RE: [bostonburns] question for metal heads
All of what Doug says is true and at this point you’re probably noticing that it’s no picnic to weld aluminum. You might consider the following
- Use steel instead. Is it really necessary to use Aluminum? Done properly, the difference in weight won’t be much. Esp. considering that you’re probably going to have to err on the beefy side since the AL welds are going to be suspect.
- Consider brazing (a.k.a. silver solder, etc) this is reasonably easy to do and makes a pretty strong joint if done right. You might have to change your planned joint geometry to make brazing effective. Brazing likes a lot of surface are to join parts.
- Use bolts and other mechanical joints to do the job. Perhaps in conjunction with brazing.
Also, draw what you want to do in detail no matter how simple it seems and then show / explain it to a lot of people. Another set of eyes will see things you missed and just the process of explaining things may lead to a break-through to a better way.
From: Douglas Ruuska [mailto:d_ruuska@...]
Sent: Friday, January 30, 2004 5:31 PM
Subject: RE: [bostonburns] question for metal heads
As far as welding aluminum is concerned I do not have much experience, but I do have some knowledge to impart, imagine that.
Aluminum can be welded by a number of processes, laser, MIG, TIG & HeliArc. Most likely you will be able to borrow a MIG (Metal Inert Gas wire-feed welder) like the ones that John & I own. If that is the case there are a number of considerations to take into account. If you are familiar with MIG welding of steel, then aluminum should not be so very difficult. The differences are summarized as follows:
100% Argon gas must be used, where for steel Argon/CO2 or pure CO2 is used. If you already have the gages etc for Argon/CO2, then they can be used with Argon. There are 2 common alloys of Aluminum that are used 4043 & 5356. For 115V MIG welders, 4043 should be used. It is softer than 5356 so there can be problems feeding it and setting the drive wheel tension correctly is something that should be done. Another consideration is that of utilizing an aluminum welding adaptor kit which provides drive wheels that are less likely to cause the Al wire to bunch up off the spool and a non-metallic lined feed tube to reduce friction on the wire. with this kind of setup you can easily weld 22-12Ga aluminum. tips for Al wire are slightly wider in inside diameter as the Aluminum expands more upon heating and will tend to bind in a tip designed for the same diameter steel wire. You can get away with welding up to 1/8" this way, but you need to preheat the parts first, but not to mo! re than 230-250F. Cleaning the surface is even more important here than with steel for 2 reasons, chemical contamination, such as with oils make for a poor weld and surface oxides of aluminum melt at 3700F whereas unoxidized Al melts at 1200F. The surface should be cleaned with a stainless steel wire brush that is only used on Aluminum and should be used in one direction only for best results. Also positive electrode polarity must be used. A welder used for steel may be set up this way, but if it has been used with flux core wire it may be reversed. You also need to work faster with Aluminum as it heats up more readily and tends to blow through quicker. Push the weld pool in front of you and do not pull it towards you as you might do in steel.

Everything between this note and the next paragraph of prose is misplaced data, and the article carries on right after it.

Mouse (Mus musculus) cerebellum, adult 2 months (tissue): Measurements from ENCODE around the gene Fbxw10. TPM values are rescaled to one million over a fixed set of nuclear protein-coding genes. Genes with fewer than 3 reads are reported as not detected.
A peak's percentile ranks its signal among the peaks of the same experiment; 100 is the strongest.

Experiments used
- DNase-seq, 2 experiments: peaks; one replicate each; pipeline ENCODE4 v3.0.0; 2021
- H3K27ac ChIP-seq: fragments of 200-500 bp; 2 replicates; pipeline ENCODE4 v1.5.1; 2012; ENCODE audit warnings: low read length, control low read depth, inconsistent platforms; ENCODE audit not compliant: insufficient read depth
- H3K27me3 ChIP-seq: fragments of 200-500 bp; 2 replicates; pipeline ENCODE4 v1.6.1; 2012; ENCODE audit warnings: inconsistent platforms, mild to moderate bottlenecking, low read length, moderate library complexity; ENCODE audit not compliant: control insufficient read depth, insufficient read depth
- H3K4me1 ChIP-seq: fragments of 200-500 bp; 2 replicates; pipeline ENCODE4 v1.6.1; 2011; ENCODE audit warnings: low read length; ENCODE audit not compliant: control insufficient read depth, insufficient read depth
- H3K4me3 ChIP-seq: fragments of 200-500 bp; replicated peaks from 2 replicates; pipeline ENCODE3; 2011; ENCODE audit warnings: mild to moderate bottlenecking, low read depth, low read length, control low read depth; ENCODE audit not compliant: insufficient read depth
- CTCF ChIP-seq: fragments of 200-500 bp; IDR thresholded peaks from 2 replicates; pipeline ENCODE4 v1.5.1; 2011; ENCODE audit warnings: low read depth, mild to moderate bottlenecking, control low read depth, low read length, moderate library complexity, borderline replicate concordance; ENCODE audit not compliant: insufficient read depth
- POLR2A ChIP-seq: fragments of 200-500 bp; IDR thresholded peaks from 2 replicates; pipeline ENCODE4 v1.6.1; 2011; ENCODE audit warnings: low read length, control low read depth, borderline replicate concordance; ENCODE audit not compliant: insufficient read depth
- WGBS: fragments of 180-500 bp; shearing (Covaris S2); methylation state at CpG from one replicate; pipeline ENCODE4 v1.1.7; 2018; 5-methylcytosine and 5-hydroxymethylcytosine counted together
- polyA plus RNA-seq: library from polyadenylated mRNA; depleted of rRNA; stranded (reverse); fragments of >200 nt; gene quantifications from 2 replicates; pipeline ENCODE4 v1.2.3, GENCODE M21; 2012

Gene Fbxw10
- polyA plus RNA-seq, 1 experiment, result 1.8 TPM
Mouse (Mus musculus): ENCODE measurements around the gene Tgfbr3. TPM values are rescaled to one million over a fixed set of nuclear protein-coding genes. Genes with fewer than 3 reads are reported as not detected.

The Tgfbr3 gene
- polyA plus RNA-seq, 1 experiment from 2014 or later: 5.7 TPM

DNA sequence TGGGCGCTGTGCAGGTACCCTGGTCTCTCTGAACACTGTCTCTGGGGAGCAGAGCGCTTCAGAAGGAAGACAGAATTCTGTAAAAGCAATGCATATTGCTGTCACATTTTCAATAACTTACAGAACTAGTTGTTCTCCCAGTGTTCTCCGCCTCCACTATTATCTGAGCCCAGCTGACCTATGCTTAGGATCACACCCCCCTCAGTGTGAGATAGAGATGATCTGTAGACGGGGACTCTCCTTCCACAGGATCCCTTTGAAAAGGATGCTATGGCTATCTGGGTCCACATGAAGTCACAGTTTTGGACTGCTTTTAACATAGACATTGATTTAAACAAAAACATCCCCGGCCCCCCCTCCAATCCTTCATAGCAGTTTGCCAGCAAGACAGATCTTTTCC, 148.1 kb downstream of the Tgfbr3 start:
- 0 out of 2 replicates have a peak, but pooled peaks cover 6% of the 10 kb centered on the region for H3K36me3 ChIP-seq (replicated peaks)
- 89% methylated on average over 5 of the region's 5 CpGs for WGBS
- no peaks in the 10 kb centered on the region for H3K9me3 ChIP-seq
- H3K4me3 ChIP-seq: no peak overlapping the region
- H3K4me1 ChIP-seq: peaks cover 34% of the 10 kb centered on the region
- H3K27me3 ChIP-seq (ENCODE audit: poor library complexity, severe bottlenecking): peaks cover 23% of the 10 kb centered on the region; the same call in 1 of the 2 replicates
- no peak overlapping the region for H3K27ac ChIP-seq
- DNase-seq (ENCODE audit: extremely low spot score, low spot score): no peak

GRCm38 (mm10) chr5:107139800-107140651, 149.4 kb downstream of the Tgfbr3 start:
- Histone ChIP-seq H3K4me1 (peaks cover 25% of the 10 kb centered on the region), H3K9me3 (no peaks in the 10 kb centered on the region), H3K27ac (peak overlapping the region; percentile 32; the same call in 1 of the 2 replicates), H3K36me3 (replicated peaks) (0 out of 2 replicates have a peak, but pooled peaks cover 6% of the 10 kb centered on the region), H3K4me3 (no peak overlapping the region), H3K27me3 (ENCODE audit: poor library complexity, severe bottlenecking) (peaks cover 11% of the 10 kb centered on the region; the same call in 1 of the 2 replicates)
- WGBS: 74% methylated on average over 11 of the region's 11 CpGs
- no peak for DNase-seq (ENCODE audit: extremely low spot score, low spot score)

Whew, hope that that gives you some good info.
As far as machining goes, let me know what you need to do, perhaps post pics of the part on your site with basic dimensions and I will tell you if it is within the capabilities of my shop or not.
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- Oh and I can probably make your parts for you.
From: Dan Mascenik [mailto:dtm@...]
Sent: Friday, January 30, 2004 1:23 PM
Subject: [bostonburns] question for metal heads
I'd like to survey any welders or machinists on this list for advice on my
next motorized piece of furniture. My goal this year is to make the vehicle
stronger, lighter and more reliable. I'd like to make the thing out of
aluminum tube stock, but I've never welded aluminum before.
Is it possible to weld aluminum (so it won't crack) with a regular wire
welder? If not, what kind of welder should I use?
Does anyone have an aluminum-capable welder I could borrow for a couple
months? :-) In Philadelphia...?
Finally, there are a couple specialized steel parts that would need to be
replicated in aluminum. They're pretty simple, but I don't have access to a
milling machine. Could I give a couple of steel parts to someone to make
aluminum replicas? I'd be happy to pay for any materials.
Thanks in advance to anyone who can help!
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